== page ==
Tag Archives: business plan

Part 2 of my mentoring questions: Selling stuff

I know how easy it is for entrepreneurs to be obsessing over sales — especially before you have any, and especially if you don’t know how to sell. And many entrepreneurs don’t. They are enthusiastic experts in their field, but rarely do they have the benefit of having gone through a career in sales and marketing (I consider myself VERY lucky that way, and that’s why I have decided to Pay Forward what I’ve learned.). 

 (Missed the first 5 questions? Click here)

The Anti Crow Rule

I asked my Twitter followers a while back if Marketing or Sales was harder to get right, and the majority said Marketing. I believe the two are closely linked, and if you get your marketing right, your sales will come. I strongly encourage having a clear image of who your customer is, and to segment your market. MAKE CHOICES and stick to them. I call it the Anti Crow Rule: stay away from the shiny objects! It is VERY easy to get distracted, and as an enthusiastic entrepreneur we are flattered and grateful when someone wants our stuff. Don’t get me wrong, do sell….just stick to your overarching plan. 

 

Bank people DO make good friends

If you don’t have finance experience, I strongly encourage you to collaborate with someone who can build you a solid budget, including cashflow projections. Not only will it save you eons of time, it will also ensure you won’t find yourself in a situation that you have a profitable business but no money o pay people or buy stock with. In addition, it will also make any bank conversations you will have a lot more productive. (I never borrowed any money to start my companies, but I do recognise that it is very common to have to do that. And even if you don’t need a cash inflow at the start, having your bank team well informed is a plus should you ever need their help and/or advice. 

 

I am done for tonight, but I do want to talk Exit strategy (because you need not just one but several, and I don’t mean just different versions of you selling your company to the highest bidder and taking off to Aruba) and what/when/how to abandon your plan.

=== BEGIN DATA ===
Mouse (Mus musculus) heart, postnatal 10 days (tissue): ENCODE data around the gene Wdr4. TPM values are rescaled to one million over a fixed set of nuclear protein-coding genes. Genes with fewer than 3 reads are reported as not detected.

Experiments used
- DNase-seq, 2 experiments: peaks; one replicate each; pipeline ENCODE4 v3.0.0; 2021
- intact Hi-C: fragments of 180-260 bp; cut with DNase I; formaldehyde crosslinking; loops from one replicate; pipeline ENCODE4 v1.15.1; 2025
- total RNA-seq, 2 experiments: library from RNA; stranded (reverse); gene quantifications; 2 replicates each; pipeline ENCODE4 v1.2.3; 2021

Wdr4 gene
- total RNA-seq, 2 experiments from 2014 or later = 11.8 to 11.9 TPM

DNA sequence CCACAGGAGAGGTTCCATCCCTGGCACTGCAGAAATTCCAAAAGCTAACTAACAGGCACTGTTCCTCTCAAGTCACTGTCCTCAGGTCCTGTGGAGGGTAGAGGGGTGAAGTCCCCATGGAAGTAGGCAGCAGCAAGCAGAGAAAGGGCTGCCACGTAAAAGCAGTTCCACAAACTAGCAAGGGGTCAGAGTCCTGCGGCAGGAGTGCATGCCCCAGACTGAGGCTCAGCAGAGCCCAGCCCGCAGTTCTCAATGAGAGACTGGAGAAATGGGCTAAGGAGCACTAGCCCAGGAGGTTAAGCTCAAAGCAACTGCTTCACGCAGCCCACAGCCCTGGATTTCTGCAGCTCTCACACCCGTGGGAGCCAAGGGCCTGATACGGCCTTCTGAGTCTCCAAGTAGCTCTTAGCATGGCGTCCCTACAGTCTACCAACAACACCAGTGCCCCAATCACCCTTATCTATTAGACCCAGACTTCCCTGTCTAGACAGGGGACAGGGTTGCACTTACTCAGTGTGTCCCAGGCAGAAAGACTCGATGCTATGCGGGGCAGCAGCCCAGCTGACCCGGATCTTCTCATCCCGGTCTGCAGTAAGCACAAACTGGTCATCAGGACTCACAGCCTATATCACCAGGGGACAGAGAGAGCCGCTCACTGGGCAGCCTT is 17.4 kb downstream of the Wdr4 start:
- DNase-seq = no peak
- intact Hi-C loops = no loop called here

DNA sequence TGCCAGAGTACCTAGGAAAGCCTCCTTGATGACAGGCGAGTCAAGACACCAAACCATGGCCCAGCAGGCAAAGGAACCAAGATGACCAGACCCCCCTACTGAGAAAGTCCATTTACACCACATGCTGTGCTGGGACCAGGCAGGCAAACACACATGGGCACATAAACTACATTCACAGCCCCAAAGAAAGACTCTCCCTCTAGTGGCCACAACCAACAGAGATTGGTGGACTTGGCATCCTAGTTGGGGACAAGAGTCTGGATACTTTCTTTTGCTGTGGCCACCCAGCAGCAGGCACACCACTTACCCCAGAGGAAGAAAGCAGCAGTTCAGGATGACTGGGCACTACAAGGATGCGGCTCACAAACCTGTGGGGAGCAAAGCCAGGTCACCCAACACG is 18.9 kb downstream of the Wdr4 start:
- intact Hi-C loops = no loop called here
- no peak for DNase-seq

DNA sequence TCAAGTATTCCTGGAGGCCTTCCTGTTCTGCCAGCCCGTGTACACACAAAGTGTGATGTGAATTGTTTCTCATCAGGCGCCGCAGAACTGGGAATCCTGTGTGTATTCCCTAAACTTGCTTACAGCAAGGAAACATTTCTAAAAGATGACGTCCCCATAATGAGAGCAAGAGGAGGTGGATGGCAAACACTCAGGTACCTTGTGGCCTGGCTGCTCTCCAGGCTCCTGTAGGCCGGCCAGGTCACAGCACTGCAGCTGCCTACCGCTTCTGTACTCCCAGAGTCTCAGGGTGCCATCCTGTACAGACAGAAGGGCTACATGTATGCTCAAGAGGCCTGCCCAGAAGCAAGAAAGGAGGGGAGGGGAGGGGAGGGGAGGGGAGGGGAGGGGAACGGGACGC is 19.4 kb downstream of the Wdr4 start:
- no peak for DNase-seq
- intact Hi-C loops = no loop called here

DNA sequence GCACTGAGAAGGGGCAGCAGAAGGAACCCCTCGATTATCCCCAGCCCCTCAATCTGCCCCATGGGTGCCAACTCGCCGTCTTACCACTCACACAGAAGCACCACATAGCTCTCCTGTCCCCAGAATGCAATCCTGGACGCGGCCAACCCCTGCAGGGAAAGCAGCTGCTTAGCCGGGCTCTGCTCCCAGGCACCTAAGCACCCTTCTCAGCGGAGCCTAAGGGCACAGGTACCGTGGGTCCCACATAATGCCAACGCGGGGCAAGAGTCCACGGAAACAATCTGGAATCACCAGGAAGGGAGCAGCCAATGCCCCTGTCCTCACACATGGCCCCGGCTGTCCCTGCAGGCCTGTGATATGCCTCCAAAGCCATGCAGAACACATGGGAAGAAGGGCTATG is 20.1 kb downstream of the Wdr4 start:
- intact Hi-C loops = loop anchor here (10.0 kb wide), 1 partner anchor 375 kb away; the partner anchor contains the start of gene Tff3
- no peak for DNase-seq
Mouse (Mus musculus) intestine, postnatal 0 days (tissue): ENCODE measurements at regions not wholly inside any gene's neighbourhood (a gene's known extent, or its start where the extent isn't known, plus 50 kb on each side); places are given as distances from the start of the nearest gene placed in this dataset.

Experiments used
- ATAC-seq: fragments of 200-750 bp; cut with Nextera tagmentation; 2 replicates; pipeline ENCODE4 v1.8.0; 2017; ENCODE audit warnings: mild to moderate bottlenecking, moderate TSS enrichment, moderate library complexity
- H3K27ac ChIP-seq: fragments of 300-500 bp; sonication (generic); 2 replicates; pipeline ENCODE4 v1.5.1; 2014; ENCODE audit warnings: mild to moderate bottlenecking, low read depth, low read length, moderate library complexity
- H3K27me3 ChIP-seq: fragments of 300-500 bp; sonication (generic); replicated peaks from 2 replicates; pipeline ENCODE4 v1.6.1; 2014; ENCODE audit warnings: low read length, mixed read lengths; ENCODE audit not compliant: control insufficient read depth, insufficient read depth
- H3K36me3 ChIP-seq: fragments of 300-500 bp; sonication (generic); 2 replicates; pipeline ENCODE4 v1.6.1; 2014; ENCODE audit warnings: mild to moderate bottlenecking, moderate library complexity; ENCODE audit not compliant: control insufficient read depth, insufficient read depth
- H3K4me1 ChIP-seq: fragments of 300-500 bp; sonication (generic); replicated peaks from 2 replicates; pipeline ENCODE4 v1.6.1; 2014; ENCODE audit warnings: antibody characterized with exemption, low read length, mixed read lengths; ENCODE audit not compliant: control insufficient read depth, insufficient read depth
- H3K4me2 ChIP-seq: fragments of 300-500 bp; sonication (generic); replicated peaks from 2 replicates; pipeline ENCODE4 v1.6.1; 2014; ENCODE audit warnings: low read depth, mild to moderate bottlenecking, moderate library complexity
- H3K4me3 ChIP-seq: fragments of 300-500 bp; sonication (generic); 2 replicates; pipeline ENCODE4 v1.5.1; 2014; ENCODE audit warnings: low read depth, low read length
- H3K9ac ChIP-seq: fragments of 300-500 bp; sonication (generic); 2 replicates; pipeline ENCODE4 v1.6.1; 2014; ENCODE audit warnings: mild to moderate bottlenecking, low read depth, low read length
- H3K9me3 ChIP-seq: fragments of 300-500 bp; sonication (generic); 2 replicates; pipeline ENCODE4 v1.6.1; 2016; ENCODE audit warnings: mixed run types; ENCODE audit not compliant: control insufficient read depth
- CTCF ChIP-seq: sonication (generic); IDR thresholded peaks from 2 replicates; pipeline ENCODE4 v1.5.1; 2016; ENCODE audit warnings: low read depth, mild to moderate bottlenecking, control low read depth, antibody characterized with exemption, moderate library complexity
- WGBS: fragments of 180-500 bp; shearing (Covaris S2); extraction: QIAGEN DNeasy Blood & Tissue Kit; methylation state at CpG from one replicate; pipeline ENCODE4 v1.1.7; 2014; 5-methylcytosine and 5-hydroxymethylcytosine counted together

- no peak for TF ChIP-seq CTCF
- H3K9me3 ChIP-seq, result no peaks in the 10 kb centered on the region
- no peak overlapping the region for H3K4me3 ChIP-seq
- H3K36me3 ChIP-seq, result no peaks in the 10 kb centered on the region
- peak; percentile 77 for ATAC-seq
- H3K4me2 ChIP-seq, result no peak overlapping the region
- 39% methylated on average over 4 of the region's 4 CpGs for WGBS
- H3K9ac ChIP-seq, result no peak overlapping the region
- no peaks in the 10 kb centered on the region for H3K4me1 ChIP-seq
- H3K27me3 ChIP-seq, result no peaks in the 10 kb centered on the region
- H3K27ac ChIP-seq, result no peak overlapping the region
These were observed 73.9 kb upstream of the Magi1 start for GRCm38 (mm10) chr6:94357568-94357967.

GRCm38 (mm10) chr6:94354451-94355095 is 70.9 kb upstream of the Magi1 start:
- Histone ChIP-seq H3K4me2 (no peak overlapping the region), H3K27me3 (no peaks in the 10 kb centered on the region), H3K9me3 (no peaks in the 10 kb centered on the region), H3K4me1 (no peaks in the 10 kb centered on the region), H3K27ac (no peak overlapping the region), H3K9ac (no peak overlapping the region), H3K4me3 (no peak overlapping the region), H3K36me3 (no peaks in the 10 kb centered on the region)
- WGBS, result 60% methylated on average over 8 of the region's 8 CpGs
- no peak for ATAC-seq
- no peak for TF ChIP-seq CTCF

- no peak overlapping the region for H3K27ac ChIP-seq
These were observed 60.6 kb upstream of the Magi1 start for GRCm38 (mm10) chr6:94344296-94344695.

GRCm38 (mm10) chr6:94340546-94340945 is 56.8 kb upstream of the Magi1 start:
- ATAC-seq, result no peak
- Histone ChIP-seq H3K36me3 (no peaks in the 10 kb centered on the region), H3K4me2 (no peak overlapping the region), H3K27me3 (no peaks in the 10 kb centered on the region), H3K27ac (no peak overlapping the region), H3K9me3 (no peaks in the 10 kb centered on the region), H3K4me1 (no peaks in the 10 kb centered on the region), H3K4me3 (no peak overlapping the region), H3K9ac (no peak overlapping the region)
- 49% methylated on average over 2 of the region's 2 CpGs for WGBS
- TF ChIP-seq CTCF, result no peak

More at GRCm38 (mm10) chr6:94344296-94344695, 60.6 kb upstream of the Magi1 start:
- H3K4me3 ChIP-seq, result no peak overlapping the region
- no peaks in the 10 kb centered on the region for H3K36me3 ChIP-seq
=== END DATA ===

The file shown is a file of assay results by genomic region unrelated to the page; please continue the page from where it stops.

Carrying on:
Sign up to get a little note when I post the next time. 

(No spam, no selling of your data, no me selling to you. I #neversell and am just Paying It Forward. Why? Because I can.) 

The 5 First Questions I Ask When I Start Mentoring An Entrepreneur

When I talk to people who are just about to start their own company, they usually have one thing in common: they are experts at what they do. While that is a GREAT thing to get you to where you can deliver a FANTASTIC PRODUCT OR SERVICE, it usually is NOT what you need to get started.  

Why? Because you should NOT BE SELLING ANYTHING yet!

Let’s start in the other end, shall we? Here are the questions I usually ask.  

  1. Don’t tell me what you’re going to do first as you try to sell stuff. Tell what problem you will have solved 10 years from now? (Someone said “To make aviation have zero environmental impact”. Another one said “All clothes will be made to measure”; Excellent!)
  2. What do you need to have accomplished in 5 years to make that happen? (As you can tell, timings here are arbitrary — that depends on who I am talking to. Point is, it starts from the future and goes back to today.)
  3. How will you bridge the income gap until you are into your core business? And how will you make sure you don’t get stuck in that “bridge business” as people start knowing you?
  4. What is the vision in your head (and we all have one — once you start talking about it you realise you know more about your future business and plans than you thought!)? Do you have employees? How many? Where is your office? Will you employ people or work through contractors? 
  5. And then, my favourite question of all: Describe your customer to me. Is it a person or an organisation? (If you say organisation, I say Dig Deeper. It is ALWAYS a person. Always.) Who is she/he? What does she do? What does she like? What is her motivation? Is she a cat or a dog person? Does she do team or individual workouts? Heels or sneakers? You get the point. DESCRIBE your customer, and THEN start thinking about how to package and sell your product, what marketing channels to use, if social media is relevant (and which one?!). 

RELATED: 7 words I don’t allow in Customer communication

That’s it for tonight. More on this, plus the selling part and some thoughts on bank solutions next week.

Sign up so you can see when I post it?